Tuesday, June 21, 2011

Undergraduate Business Education

FLG has long been against undergraduate business education. Doing an MBA only reinforces that stance. Business education isn't conducive to disproving The Big Assumption Thus, it's not conducive to providing a liberal education, not merely as historically understood, but insofar as the term liberal arts means what a free citizen ought to know and understand. Consequently, FLG was not in the least bit surprised by this article about the sad state of undergraduate business education.

There are several underlying reasons why FLG thinks business education isn't good for educating citizens, but he'll address them later.

Another explanation [for the poor performance of business students] is the heavy prevalence of group assignments in business courses: the more time students spent studying in groups, the weaker their gains in the kinds of skills the C.L.A. measures.

FLG has mentioned before on his blog that he hates group work. (He views breaking up into groups during class sessions as possible the biggest waste of time imaginable, but that's a separate issue.) He's heard the reasons for group work.

"You'll be in groups in the work world." Yep. Ya will. But there are two important differences between school and work groups. First, when somebody is working on a project in the work world they have a reasonable expectation that they'll have to work with that person in the future and everybody has longer-term interests involved. They'll probably need each other at some point. So, it isn't a good strategy to slack off. In school, you're thrown together for a semester or a quarter or even for one project. After that, it's on to the next group. No continuing interest not to slack off. Second, if a group member in the work world is screwing up or slacking off, it's possible to escalate it to their boss. In school, you can bring it to the professor's attention, but they're often hesitant to get involved.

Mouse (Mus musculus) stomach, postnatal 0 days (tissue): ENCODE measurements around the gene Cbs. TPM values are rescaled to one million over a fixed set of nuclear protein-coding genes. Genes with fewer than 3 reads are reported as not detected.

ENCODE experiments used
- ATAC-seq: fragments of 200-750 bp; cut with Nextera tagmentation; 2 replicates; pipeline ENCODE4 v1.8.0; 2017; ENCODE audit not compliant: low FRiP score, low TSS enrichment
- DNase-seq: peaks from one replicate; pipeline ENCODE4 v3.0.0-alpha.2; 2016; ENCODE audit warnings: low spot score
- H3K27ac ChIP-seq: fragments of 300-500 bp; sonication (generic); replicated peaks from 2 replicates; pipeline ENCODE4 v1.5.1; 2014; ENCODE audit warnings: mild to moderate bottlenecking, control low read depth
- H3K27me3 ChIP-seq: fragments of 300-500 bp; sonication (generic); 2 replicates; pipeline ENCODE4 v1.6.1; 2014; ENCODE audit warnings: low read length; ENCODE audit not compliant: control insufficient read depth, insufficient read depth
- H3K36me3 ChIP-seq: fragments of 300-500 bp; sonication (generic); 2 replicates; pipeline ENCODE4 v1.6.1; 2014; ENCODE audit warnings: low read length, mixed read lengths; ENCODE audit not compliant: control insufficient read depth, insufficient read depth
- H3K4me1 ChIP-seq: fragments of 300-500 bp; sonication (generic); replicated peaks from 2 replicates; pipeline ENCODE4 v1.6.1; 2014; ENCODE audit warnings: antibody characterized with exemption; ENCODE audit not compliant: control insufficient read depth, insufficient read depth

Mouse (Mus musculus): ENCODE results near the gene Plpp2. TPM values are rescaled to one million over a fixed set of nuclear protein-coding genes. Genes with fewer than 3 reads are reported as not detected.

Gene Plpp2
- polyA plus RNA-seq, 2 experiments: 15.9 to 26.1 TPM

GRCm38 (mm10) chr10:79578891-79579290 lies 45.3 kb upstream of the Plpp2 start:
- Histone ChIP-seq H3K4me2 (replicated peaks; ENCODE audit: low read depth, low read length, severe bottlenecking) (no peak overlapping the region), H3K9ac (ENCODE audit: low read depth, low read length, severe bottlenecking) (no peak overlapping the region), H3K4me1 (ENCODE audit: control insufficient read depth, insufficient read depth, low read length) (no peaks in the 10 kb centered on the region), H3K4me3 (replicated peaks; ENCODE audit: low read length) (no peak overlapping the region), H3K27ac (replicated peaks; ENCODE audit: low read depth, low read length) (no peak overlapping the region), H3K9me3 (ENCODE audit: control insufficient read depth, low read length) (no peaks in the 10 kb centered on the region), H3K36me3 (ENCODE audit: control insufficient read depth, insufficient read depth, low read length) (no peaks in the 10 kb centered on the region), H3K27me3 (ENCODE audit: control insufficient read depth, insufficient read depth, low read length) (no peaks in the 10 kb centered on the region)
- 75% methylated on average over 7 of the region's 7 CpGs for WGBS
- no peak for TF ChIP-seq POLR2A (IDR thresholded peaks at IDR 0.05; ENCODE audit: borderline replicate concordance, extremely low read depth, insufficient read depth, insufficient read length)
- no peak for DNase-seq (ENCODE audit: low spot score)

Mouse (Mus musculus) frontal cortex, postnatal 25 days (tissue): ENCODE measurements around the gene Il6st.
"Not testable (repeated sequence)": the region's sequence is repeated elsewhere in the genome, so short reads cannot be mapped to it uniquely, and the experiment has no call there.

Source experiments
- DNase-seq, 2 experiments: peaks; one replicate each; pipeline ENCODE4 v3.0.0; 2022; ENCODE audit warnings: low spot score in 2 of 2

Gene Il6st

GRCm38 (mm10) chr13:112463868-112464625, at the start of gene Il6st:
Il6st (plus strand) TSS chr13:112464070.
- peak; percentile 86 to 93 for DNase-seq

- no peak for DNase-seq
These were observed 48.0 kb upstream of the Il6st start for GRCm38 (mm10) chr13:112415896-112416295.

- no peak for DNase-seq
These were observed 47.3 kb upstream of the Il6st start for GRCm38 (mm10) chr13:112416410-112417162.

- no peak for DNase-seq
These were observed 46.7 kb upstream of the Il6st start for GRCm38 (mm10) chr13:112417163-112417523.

Then there's the "some people learn better in groups argument." Students will learn from each other, or so the theory goes. FLG has never bought into this theory. He's just never learned that much from his fellow students. Most of the time, if any of the students has some expertise, then it plays out like this: